Family: floral, aldehydic, powdery
Notes: bergamot, neroli, aldehyde, jasmine, Provence rose, orris, amber, vanilla, sandalwood
Dainty, powdery jasmine and rose
Period: The orientalist years
During the colonial years the world of the East captivated Europe as well as Jacques Guerlain, who created several perfumes with Asian names. Liu (1929) was the last in his line to unite his fondness of the Orient's myths, olfactory musings, and the arts in general. Liu is the name of a character in Puccini's unfinished opera "Turandot" from 1926. Based on a tale from the Persian story collection "The Book of One Thousand and One Days", it was set in ancient China near the walls of the Imperial City of Peking. This opera, which was staged for the first time in Paris in 1928, is about unrequited love and loyalty. Liu's character is a slave girl so true to her beloved master, Prince Calaf, that she commits suicide rather than betray him. In the end, Liu's tragic death establishes her as the heroine of the tale.
Some accounts inform us that the perfume Liu was created for Rose Kennedy, mother of John F. Kennedy, even though an unconfirmed story goes that Jacques Guerlain once caught his wife wearing Chanel No.5 and then immediately felt compelled to create a competitor. Whatever version is correct, it seems beyond a doubt that Ernest Beaux's world-famous perfume served as a model for Liu with much of the recipe in common, including No.5's strong signature of aldehydes that lift any floral composition to shimmering new heights. What marked Liu as something only Jacques Guerlain would make, was its sheer resemblance to face powder, combining a fresh-sweet, cologne-like neroli note with jasmine, rose, orris, light amber, and light sandalwood. The powdery effect was what made us think of Jacques' earlier works, from Après l'Ondée through L'Heure Bleue and Shalimar. An extremely graceful fragrance, "Liu the elegant is for she who is modern," was how the American advertisement promoted it, as if to make sure women understood that Guerlain was aware of fashion's taste for the casual chic which Chanel had introduced. Yet it was one of Jacques Guerlain's "dullest perfumes," if one asks Luca Turin, a remark perhaps triggered by the fact that Liu, with all due respect to its obvious beauty, lacked real originality. Jacques Guerlain had become renowned for his keen ability to assess the potential of other perfumers' work as well as his own, and to treat them "the Guerlain way". In the case of No.5, already a tour de force in itself, maybe there was not much left to improve.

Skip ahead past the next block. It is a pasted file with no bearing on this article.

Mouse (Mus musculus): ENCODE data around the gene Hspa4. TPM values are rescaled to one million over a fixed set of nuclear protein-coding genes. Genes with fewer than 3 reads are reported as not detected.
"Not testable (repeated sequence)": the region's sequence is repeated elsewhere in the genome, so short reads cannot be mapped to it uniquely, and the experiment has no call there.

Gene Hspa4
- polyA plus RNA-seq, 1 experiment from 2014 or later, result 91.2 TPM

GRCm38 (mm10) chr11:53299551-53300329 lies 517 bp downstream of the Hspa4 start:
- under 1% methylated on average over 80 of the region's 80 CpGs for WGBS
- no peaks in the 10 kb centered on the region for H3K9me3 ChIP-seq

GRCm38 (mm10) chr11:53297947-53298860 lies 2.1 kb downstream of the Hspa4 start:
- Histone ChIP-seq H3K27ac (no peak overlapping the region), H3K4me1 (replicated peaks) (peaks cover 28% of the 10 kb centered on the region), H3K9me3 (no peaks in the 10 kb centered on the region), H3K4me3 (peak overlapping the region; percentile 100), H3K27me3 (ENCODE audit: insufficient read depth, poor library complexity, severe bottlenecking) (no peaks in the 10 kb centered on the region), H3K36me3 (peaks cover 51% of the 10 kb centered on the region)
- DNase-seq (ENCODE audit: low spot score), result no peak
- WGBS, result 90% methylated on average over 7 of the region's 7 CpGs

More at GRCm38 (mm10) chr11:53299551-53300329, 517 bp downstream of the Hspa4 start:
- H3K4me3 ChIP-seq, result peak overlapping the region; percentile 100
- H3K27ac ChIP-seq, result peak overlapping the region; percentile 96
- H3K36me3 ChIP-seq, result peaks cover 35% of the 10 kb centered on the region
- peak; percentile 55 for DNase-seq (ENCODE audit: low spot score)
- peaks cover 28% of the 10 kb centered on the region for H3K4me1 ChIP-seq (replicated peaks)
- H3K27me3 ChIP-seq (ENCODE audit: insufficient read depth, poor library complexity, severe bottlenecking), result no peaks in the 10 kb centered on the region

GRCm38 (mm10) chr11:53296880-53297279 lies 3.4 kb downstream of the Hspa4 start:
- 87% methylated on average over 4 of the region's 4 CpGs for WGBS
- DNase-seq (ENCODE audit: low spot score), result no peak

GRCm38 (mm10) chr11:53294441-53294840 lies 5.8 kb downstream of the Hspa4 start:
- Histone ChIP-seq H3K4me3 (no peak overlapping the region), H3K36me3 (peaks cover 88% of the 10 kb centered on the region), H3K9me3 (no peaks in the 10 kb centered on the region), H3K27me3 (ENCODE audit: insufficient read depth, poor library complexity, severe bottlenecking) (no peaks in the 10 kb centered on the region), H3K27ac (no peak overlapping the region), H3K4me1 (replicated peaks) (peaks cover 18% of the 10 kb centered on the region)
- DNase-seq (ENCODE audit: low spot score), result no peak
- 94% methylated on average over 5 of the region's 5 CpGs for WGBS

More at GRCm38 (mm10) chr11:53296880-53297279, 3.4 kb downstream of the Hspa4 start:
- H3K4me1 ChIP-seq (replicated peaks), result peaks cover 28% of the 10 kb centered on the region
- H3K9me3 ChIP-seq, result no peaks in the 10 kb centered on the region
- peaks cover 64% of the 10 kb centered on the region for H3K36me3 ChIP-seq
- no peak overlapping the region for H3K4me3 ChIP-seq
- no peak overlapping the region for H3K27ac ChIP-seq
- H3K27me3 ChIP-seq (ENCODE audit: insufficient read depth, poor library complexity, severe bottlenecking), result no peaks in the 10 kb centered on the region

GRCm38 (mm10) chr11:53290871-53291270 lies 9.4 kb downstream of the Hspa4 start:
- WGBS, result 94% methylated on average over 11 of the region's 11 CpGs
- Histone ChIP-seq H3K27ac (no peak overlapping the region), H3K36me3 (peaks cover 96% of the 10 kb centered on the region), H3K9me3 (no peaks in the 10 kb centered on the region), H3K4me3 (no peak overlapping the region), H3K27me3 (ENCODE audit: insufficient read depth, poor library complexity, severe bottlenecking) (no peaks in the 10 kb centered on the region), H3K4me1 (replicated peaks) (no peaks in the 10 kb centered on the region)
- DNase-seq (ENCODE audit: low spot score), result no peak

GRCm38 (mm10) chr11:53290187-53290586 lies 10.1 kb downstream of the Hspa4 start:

With regard to florals, Jacques Guerlain chiefly held onto the abstract aldehydic style throughout the 1930s and 1940s, in varying degrees of lightness and opulence like Véga, Coque d'Or, Fleur de Feu, up to and including his last perfume, Ode, in 1955. All of them are long gone, and Liu was probably the loveliest and most missed of those that had disappeared. It was reissued in a limited Parfum edition in 1994 along with a more widely available Eau de Toilette, and later, in 2005, it was re-created as an Eau de Parfum among the Parisiennes, for those who like No.5 but swear by Guerlain.
Bottle. The fusion of Art Deco and chinoiserie which was so much in vogue in the 1920s finds its excellent expression in the original Liu presentation. Shaped to resemble antique Chinese tea caddies, it had the severe geometric look that was characteristic of Art Deco, with square and octagonal lines, and black and gold colours. Liu now appears in the Parisienne bee bottle.
Parfum, EdT, EdP. Not surprisingly, the bright aldehydic shimmer is most pronounced in the EdT, cool and delicate and with a white, citrusy neroli top. The Parfum has a much richer jasmine heart, and the wood and orris are warmer. Liu's new EdP edition is an acceptable version mid-way between the two.
Reformulation. The 2005 reissue was per definition a reformulation since Liu never existed as EdP before, but the fragrance itself appeared to be unchanged.
We love: the Parfum was by far the best, but you get the idea with the EdP
The scent of face powder
An aldehyde floral that is fresh and not too floral
Some images courtesy of guerlain.com
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